As the fallout from Boris Johnson’s “partygate” scandal grows, and members of his own Conservative Party call for him to resign as Prime Minister, one name is circulating as a frontrunner for the job: his Indian-origin Chancellor and Downing Street neighbour Rishi Sunak.
The Oxford University and Stanford University graduate is the son of a pharmacist mother and a National Health Service (NHS) general practitioner (GP) father. He is married to Akshata Murty, the daughter of Infosys co-founder Narayana Murthy, and they have two children, Krishna and Anoushka.
The Member of Parliament for Richmond in Yorkshire was initially elected in 2015 and has quickly climbed through the Tory ranks as a fervent Brexiteer who endorsed Johnson’s agenda to leave the European Union (EU).
“I’ve witnessed how we should encourage free enterprise and innovation to ensure Britain has a stronger future,” Sunak stated during the Brexit referendum, “from working in my mother’s modest pharmacist shop to my experience developing enormous firms.”
Prior to entering politics, he co-founded a £1 billion worldwide investment firm that specialised on tiny British businesses.
Sunak made history in February 2020 when he was selected to the most important UK Cabinet role as the first Chancellor of the Exchequer of Indian descent.
If Tory party whispers and bookie betting odds are to be believed, the 41-year-old could be on his way to becoming Britain’s first Indian-origin Prime Minister.
“Without a doubt, no. Given the Prime Minister’s responsibilities, I believe this is a difficult task for me to undertake “When asked if he had prime ministerial ambitions, Sunak remarked in October 2020.
But a lot has happened since then, with Sunak spearheading the country’s economic recovery from the Covid-19 pandemic.
Many of the programmes he implemented as finance minister, such as the furlough-based Coronavirus Job Retention Scheme and COVID support grants for suffering businesses over the course of many lockdowns, were well-received.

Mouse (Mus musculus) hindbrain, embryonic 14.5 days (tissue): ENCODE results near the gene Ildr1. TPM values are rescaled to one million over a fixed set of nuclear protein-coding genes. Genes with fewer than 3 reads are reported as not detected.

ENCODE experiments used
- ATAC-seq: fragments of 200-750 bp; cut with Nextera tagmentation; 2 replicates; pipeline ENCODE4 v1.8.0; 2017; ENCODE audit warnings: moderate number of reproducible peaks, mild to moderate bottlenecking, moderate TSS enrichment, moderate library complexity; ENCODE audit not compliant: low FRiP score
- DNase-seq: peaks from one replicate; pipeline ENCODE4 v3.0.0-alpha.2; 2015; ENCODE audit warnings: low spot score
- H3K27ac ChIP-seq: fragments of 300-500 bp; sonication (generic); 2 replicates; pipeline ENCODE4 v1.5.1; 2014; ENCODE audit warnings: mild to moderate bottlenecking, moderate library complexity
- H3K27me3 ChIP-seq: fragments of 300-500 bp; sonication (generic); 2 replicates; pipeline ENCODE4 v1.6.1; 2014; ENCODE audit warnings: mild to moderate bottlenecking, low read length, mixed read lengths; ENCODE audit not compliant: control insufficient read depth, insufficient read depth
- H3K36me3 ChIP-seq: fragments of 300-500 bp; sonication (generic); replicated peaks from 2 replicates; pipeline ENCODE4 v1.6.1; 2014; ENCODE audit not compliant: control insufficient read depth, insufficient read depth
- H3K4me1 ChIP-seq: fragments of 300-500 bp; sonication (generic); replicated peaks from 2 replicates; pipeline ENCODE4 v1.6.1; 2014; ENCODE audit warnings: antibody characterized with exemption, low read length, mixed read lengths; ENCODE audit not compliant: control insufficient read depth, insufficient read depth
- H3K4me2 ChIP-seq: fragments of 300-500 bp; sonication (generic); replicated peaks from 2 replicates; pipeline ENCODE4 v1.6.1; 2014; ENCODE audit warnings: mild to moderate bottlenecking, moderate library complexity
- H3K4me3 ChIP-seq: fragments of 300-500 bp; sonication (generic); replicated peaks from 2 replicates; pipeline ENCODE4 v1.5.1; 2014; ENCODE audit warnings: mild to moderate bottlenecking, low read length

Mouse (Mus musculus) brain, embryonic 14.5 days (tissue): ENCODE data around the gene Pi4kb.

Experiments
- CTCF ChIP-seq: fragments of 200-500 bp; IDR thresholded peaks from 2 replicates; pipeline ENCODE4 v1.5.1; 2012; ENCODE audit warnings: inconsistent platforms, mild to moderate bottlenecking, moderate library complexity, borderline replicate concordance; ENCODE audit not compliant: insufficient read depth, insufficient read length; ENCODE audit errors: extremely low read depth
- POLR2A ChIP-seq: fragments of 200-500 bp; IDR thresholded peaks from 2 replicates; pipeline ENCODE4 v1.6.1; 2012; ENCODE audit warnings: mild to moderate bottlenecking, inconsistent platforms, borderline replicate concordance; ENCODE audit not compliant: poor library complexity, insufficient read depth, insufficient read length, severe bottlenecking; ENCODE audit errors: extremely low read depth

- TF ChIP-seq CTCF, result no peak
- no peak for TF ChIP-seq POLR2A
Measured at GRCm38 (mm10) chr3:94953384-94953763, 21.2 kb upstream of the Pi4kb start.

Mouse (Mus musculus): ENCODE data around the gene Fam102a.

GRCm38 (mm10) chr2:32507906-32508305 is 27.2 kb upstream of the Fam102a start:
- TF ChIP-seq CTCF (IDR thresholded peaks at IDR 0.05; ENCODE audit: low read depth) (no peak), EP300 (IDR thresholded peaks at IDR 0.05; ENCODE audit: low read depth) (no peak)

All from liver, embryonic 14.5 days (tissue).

Proposed tax hikes beginning in April, as well as steadily rising energy and living costs, have proven unpopular among Conservative Party supporters.
When it comes to a leadership battle, the notoriously low-tax Tories may find his high-tax proposals to recapture some of the lost economic footing during the pandemic difficult to swallow.
In fact, there is already discussion inside the party that he overplayed his hand by not speaking out more forcefully in defence of Johnson, 57, following his apologies in Parliament earlier this week for a Downing Street garden party that appeared to violate lockdown regulations.
Sunak, who was abroad of the country on a business trip at the time, later tweeted that “the PM was correct to apologise, and I support his call for patience while Sue Gray conducts her inquiry.”
This was interpreted as a half-hearted show of support that reflected his own leadership ambitions.
Sunak and his wife Akshata’s riches has frequently made news for the wrong reasons, with the Chancellor’s 95-pound pair of slippers spotted in official images released prior to the Budget last October being the most recent example.
This came after he was photographed holding a 180-pound “smart cup,” which was apparently a gift from his wife.
However, the British Indian community would like to emphasise his image as a family man who wears bracelets created by his daughters before significant speeches.
He has also described himself as a “proud Hindu,” most recently when a new 5-pound commemorative currency honouring Mahatma Gandhi’s life was launched for Diwali in November.
“I am honoured to release this coin during Diwali as a practising Hindu.” He stated at the time, “It is amazing to have a UK coin recognising his remarkable life for the first time,” referring to Mahatma Gandhi’s role in the Indian independence movement.
Sunak has been linked to the top post since taking over as Chancellor, prompting speculation in the UK media that he is seeking a move next door from his present No. 11 Downing Street office.
A historic dynamic in British politics has been a Prime Minister and Chancellor at odds with each other, and much of the speculation has been linked to that political power play.
However, if Johnson’s position within his own party becomes increasingly strained, the Downing Street neighbourly dynamic may well go on to write new British Indian history.